University of Copenhagen
The Self in Action: Unity of consciousness, experiential self and the sense of agency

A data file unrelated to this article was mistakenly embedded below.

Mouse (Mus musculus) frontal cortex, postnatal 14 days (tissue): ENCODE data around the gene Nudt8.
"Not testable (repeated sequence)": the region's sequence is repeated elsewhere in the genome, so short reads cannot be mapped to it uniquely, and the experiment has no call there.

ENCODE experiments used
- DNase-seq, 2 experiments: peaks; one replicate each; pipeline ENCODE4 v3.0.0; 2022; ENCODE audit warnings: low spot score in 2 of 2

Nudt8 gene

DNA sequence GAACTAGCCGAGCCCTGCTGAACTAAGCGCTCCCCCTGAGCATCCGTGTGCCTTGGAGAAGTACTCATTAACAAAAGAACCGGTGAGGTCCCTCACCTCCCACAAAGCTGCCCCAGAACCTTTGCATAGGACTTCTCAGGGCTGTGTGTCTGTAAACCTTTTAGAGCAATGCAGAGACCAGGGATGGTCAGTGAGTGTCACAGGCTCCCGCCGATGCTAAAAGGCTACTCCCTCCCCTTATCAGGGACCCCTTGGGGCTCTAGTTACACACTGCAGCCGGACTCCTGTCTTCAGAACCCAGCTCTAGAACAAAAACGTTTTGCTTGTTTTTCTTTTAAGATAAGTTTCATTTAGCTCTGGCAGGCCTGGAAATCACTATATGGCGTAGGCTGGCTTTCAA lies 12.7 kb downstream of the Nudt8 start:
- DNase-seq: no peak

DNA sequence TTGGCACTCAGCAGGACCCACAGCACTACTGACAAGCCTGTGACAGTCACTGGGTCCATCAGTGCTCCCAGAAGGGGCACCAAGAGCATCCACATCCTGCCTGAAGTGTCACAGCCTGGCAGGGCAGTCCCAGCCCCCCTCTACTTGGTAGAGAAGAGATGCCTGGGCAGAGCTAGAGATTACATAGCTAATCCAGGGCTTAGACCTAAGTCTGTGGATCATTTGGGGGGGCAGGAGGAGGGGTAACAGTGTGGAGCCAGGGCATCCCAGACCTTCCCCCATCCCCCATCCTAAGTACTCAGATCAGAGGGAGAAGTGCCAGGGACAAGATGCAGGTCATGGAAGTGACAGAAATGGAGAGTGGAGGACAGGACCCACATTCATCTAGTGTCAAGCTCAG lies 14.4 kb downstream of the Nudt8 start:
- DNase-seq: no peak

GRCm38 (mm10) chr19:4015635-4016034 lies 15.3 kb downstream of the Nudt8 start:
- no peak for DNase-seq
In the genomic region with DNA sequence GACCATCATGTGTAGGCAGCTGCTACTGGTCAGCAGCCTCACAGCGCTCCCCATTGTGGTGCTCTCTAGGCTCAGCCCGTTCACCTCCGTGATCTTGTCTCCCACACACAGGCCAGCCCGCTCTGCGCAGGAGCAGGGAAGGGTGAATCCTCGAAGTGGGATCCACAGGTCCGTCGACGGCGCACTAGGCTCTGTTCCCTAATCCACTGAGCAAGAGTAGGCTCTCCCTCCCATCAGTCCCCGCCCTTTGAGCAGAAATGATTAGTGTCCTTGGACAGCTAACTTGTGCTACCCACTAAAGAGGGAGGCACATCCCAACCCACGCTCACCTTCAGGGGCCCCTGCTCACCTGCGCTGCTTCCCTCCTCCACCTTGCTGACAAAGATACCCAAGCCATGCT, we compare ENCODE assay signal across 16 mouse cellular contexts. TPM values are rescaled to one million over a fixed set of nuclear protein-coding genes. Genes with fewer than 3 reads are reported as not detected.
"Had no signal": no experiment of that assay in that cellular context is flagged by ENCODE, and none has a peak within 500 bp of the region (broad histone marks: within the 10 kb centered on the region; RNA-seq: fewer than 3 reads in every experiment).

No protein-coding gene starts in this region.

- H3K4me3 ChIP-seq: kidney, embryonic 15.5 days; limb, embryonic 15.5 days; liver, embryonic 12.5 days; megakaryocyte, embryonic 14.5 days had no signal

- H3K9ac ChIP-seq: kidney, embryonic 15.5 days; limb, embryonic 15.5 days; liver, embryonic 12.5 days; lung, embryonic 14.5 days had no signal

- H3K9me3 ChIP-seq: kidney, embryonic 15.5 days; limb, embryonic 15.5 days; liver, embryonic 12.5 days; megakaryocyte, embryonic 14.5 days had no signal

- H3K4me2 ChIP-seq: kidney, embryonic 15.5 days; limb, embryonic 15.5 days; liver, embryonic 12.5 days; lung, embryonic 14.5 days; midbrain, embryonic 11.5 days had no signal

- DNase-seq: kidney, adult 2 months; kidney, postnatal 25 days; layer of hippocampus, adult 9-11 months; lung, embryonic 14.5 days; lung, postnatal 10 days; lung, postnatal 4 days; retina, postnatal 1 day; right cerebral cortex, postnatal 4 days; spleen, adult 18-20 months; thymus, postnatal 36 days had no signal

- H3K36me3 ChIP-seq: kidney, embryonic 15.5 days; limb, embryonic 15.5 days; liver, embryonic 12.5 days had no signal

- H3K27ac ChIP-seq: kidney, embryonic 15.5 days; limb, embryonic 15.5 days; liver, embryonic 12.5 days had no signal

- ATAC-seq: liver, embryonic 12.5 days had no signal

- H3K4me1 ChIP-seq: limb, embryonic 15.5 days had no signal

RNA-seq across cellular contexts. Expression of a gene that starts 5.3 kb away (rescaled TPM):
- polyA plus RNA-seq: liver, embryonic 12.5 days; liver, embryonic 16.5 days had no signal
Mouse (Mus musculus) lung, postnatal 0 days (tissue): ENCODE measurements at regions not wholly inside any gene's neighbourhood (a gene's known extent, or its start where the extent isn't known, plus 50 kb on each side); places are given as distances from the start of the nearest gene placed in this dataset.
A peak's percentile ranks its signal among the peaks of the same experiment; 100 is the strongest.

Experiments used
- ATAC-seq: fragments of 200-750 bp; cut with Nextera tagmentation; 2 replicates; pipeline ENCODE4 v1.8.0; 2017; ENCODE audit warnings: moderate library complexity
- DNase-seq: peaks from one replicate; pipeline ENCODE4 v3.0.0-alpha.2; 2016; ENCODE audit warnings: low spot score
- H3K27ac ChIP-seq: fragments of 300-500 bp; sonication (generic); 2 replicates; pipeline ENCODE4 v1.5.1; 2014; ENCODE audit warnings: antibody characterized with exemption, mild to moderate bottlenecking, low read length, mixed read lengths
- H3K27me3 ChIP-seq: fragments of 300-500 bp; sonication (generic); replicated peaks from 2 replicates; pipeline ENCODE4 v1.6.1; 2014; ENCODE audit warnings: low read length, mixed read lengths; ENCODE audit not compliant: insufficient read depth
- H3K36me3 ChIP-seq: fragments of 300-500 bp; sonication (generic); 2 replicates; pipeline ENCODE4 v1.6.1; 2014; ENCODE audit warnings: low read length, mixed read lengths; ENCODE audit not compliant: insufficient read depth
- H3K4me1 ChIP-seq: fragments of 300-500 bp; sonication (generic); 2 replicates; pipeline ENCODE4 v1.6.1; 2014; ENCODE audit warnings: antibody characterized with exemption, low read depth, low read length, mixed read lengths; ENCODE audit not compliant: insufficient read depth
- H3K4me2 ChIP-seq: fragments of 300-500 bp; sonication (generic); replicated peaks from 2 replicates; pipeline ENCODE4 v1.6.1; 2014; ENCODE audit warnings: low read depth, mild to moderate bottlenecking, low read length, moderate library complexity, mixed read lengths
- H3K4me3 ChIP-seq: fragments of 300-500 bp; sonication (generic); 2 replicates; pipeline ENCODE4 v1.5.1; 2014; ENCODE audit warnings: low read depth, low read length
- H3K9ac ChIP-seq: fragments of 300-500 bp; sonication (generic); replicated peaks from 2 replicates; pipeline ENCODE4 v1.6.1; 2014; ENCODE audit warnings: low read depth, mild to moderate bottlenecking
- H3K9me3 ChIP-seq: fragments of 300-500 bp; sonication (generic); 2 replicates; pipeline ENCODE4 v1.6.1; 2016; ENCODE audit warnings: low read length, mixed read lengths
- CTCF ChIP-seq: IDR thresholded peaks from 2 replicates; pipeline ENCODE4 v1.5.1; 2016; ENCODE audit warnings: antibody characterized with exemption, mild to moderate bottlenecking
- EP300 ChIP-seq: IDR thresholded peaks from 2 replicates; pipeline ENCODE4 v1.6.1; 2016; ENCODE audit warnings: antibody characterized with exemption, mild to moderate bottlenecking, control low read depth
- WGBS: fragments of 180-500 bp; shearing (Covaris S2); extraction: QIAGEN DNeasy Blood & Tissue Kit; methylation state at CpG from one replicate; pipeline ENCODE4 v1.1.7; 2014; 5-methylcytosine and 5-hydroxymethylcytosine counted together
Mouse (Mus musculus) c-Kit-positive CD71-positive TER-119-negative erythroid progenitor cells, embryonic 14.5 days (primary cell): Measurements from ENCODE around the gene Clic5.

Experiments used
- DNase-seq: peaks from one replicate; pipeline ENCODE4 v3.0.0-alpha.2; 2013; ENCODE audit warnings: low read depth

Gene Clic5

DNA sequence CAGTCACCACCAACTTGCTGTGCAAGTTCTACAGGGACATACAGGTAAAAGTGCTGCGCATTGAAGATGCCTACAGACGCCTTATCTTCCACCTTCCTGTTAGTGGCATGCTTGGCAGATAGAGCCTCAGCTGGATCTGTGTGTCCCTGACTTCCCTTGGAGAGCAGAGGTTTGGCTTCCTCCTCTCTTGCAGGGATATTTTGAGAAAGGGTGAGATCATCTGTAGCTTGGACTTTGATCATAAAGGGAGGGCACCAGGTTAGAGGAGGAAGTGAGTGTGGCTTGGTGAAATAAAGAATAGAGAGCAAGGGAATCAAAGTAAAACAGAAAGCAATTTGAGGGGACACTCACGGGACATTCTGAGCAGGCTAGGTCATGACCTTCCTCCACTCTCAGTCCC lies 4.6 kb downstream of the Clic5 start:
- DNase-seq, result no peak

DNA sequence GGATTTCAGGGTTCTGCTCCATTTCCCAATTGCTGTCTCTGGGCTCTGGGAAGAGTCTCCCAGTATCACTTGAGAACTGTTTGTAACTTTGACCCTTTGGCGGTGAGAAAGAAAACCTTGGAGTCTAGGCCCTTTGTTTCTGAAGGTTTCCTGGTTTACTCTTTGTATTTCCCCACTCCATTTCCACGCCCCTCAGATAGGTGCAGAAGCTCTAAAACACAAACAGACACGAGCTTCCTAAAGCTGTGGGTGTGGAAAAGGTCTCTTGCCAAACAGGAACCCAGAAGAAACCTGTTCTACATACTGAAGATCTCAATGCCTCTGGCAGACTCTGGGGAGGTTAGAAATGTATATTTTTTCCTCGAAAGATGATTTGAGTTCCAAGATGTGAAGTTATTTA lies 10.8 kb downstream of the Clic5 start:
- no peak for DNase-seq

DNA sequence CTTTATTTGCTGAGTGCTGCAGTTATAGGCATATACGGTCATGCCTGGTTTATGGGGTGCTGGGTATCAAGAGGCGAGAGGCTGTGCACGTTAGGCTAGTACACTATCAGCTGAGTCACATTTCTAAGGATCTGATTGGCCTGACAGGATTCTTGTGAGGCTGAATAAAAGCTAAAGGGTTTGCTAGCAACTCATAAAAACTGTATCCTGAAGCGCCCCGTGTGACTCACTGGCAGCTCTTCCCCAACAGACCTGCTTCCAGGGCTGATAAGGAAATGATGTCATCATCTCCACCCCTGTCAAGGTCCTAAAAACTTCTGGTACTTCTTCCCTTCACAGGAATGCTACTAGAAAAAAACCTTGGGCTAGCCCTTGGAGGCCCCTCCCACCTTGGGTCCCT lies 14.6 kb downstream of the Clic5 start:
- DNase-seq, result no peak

Abstract: The philosophical literature discusses the unity of consciousness as a compound of the following two problems. First, there is the problem of co-consciousness of experiential states at any given time. For example, I am simultaneously having a visual experience of the computer screen in front of me, the tactile experience of typing on the keypad and the auditory experience of hearing a piece of music. What enables mental states to be co-conscious at any given time? Second, there is the problem of the unity of consciousness over time. What is it that allows a subject of experience to assert a sense of ownership over various episodes of experience over time? In this paper I shall discuss the unity of consciousness in terms of a pre-reflective, first-personal, self-givenness of experience and the relation of such a form of self-awareness to one’s awareness of being a situated embodied agent in the world. I shall follow Zahavi (2011) in referring to the pre-reflective, first-personal, self-givenness of experience as the “experiential self” and I shall also refer to it as “minimal form of self-awareness”. I shall focus on an emerging research trend of explaining the unifying pre-reflective sense of “mineness” of experience as a matter of a particular type of cognitive processing underlying the experiencing subject’s sense of agency (e.g. Hohwy, 2007). The trend, in a nutshell, is to describe the experiential self as one’s awareness of being an embodied agent, and identify cognitive processing which enables one’s sense of agency and thereby enables the unity of consciousness. My aim is to raise some philosophical issues that need to be addressed in order for this emerging research trend to adequately contribute to our conceptual understanding of the unity of consciousness and a basic form of self-awareness.